Meador has been sailing since he was 4 years old but hasn’t been in a competitive race in 25 years. He raced 182-pound boats in high school in Dallas, Tex., but then quit racing not long after graduating from Vanderbilt University in Tennessee.
“As a teenager and young adult, I did race sailboats and it was always a lot of fun, a lot of challenges,” Meador says. “Occasionally it was very important to win. But mostly it was important to compete, try to get the best out of the boat, to do the best that you could. And I still like that.”
This new race will be quite different from those races, though.
It will be the longest he has ever been on water by himself, and this boat weighs 29,000 pounds.
“In my later years, I’ve done quite a bit of cruising on sailboats in open water, larger boats like this one,” Meador says. “And I very much enjoy that. I enjoy the ability to get up and leave the wheel and go fix a cup of coffee and come back and everything still be going.”
He will be taking every precaution with this race from upping his calorie intake from 2,000 to 5,000 a day to a boatload of safety equipment that will cover almost any eventuality in the Coast Guard-monitored race.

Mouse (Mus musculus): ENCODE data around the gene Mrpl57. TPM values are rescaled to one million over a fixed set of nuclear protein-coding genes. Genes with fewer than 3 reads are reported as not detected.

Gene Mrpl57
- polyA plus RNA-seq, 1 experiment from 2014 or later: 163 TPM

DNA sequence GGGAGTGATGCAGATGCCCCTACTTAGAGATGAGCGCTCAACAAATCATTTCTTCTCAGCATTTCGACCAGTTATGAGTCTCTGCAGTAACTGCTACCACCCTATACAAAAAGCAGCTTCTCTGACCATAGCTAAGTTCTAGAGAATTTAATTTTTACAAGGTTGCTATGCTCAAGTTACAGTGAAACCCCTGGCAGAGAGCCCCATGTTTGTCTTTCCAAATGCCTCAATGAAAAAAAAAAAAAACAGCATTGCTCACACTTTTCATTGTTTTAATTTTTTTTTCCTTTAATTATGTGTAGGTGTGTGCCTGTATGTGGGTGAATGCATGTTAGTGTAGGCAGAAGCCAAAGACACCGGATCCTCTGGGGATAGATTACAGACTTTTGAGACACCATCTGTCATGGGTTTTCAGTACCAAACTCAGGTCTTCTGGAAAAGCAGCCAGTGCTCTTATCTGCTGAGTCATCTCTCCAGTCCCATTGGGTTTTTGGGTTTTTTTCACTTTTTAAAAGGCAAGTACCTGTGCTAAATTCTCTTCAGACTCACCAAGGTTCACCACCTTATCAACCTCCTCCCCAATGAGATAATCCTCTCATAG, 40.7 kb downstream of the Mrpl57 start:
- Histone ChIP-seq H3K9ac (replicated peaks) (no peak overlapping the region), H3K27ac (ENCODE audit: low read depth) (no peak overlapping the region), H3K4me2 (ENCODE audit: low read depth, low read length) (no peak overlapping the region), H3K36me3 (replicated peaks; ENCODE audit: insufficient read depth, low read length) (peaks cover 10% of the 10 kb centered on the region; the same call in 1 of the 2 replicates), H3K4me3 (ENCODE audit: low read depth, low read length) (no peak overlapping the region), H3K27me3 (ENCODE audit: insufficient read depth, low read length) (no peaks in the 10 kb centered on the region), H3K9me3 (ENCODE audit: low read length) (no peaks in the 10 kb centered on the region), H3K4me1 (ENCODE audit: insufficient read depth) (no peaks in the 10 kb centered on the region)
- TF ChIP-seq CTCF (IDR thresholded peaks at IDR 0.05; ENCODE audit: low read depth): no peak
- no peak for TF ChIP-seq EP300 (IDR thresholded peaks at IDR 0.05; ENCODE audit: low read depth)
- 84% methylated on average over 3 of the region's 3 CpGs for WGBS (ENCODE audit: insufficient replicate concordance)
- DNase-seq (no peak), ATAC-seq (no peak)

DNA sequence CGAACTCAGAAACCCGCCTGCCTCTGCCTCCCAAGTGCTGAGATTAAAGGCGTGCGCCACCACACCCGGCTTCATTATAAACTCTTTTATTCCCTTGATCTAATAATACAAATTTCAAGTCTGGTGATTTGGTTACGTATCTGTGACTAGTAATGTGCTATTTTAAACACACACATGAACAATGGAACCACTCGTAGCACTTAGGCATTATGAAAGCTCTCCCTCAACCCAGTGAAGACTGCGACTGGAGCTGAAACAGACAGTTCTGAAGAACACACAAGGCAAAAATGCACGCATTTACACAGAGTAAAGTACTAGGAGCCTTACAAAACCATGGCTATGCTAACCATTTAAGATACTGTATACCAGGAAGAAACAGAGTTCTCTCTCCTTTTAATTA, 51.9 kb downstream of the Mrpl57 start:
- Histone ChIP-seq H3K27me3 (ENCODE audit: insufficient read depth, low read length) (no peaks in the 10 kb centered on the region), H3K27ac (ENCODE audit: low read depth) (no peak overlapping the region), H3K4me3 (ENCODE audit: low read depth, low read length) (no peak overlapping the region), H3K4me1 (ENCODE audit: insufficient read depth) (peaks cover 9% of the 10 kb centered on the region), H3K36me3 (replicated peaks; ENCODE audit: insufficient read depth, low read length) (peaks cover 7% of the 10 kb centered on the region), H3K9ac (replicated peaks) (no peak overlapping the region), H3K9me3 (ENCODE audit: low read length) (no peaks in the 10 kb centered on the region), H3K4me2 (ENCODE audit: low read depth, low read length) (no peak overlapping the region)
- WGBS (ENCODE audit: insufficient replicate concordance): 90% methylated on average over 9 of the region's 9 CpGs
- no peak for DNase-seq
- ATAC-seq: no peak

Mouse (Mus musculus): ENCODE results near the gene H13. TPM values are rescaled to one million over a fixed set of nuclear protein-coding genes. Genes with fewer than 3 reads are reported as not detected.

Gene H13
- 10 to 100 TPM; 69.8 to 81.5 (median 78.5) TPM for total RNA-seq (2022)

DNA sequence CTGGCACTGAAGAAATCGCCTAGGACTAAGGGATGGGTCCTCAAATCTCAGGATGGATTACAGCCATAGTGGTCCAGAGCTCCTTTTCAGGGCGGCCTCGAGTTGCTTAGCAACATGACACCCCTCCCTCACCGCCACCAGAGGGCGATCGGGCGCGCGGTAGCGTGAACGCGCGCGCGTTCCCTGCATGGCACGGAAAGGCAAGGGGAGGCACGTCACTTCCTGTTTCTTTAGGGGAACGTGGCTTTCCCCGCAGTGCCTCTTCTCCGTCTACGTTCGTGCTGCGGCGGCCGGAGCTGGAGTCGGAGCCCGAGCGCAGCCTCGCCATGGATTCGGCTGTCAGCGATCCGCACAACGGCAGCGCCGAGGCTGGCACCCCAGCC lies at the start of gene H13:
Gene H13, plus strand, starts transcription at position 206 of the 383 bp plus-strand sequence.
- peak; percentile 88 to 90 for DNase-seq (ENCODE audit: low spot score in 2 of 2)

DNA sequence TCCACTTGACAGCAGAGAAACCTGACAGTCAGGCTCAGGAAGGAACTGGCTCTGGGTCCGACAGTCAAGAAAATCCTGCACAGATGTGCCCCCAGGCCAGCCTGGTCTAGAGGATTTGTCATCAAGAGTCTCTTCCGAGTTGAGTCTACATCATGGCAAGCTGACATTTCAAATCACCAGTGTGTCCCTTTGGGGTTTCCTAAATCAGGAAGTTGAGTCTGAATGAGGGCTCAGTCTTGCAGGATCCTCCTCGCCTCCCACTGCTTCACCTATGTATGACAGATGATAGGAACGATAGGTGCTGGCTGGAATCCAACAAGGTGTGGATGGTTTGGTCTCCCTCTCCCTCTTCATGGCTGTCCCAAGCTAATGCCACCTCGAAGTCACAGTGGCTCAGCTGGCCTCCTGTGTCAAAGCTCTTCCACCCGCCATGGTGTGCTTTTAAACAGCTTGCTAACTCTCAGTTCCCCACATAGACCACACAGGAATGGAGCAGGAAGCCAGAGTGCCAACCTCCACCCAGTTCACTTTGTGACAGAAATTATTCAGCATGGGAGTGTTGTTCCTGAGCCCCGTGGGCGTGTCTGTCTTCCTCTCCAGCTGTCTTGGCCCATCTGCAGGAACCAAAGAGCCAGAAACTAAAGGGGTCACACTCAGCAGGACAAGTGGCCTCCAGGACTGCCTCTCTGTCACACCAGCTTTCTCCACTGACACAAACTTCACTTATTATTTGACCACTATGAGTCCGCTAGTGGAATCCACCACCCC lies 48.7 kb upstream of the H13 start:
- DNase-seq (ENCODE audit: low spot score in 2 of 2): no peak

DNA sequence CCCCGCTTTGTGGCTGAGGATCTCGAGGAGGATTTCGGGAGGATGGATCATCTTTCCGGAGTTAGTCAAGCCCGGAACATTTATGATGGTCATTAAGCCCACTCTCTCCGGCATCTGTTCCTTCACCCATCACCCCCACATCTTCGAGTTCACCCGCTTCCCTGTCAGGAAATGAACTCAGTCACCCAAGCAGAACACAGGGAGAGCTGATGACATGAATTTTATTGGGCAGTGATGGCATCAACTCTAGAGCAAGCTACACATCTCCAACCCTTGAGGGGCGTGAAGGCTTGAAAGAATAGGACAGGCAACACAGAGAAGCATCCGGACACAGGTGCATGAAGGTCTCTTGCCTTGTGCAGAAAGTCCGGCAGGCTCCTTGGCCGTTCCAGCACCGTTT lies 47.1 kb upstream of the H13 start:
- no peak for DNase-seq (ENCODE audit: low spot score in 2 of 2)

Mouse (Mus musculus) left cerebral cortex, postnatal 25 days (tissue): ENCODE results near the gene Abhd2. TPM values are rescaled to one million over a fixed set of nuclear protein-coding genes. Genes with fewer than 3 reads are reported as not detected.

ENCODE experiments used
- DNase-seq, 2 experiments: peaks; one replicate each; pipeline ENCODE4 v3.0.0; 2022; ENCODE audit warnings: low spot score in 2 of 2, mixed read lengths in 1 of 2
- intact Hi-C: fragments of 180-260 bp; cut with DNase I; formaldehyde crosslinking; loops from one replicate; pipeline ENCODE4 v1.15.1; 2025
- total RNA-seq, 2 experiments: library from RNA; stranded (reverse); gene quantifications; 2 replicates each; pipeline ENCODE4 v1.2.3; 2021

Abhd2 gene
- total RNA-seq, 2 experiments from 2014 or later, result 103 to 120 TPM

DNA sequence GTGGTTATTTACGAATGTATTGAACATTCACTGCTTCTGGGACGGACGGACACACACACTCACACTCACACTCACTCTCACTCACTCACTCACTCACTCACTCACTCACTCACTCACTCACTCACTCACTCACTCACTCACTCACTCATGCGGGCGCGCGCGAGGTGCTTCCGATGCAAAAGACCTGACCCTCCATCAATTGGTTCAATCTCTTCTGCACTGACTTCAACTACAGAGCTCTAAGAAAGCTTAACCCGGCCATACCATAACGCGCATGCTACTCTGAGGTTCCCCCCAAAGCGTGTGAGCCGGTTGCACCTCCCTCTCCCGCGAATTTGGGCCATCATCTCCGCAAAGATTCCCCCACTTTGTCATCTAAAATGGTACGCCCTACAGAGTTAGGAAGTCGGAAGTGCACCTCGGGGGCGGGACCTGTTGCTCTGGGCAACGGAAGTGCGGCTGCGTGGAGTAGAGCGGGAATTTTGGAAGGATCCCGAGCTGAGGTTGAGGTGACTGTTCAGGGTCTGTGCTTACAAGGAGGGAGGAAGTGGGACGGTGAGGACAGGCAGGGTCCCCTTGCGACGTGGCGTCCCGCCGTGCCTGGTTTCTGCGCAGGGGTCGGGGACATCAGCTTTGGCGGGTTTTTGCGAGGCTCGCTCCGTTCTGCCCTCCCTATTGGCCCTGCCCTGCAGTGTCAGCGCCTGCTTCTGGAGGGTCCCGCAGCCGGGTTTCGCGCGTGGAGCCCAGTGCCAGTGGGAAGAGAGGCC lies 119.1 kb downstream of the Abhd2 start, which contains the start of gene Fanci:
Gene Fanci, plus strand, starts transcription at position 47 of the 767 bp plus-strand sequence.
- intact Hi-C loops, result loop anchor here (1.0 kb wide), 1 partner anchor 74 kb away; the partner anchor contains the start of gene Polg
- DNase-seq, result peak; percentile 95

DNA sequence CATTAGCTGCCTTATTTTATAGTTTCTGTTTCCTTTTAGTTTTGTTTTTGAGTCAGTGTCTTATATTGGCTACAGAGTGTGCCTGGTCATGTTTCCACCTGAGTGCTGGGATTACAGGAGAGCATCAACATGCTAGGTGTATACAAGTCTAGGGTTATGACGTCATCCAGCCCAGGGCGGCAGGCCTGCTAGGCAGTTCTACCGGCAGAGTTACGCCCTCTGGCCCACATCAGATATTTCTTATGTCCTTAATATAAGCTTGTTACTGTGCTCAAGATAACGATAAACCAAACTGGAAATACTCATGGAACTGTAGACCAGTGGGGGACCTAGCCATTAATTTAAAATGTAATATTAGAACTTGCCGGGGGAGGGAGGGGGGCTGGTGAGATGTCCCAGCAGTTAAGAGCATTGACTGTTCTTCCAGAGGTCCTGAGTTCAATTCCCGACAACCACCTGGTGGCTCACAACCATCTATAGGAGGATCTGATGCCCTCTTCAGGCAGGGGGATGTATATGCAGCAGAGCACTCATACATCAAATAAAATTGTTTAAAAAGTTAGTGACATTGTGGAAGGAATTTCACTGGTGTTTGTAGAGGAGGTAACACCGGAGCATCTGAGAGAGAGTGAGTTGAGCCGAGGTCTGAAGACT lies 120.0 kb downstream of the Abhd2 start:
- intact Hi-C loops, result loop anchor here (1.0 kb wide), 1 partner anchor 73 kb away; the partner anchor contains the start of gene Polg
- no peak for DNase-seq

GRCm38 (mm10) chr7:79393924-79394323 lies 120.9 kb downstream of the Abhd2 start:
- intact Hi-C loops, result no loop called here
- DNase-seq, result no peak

“There is concern there,” Meador says. “Enough that I’m going to make a very sincere effort to pace myself, to get some rest, to keep the energy intake — the proteins and the calories — up there so that I will be able to handle that part, to be able to deal with whatever happens if something on the boat breaks. A sailboat is using the wind — the more of it, the better — and putting a lot of stress on the systems. There is a tendency for things to break.”
Meador plans on averaging 5-6 knots to Mackinac Island, while some of the other boats will go much faster, finishing the race in 18-20 hours. But speed isn’t nearly as important to Meador as safety and enjoying himself on the trip.
“I’m going to be reasonably comfortable on this trip,” Meador says. He says he is looking forward to watching the sun set with a bag of popcorn and a mug of hot chocolate.
He has a fully equipped kitchen beneath the deck with a stove, a microwave and a refrigerator, though he doesn’t plan on cooking much.
For the most part, he’ll eat snack foods like beef jerky, nuts, chips and salsa to keep his energy up on the long journey.
“It’s not a time to be concerned about a diet,” Meador says.
He’ll have plenty of other things to be concerned with on this trip, though, like making it to Mackinac Island “still on the boat and the boat still on water.”
But Meador has faith he will make it along with two certain books on his shelf he can consult if he’s ever in need of spiritual or maritime maintenance.
“I’m not sure whether this experience is going to have an element of ordeal in it or just adventure,” Meador says. “If it’s an ordeal, I’m not necessarily anxious to put myself through challenges that are difficult if I’ve already done it. But if it’s fun, if it’s an adventure, and certainly I may do it again.”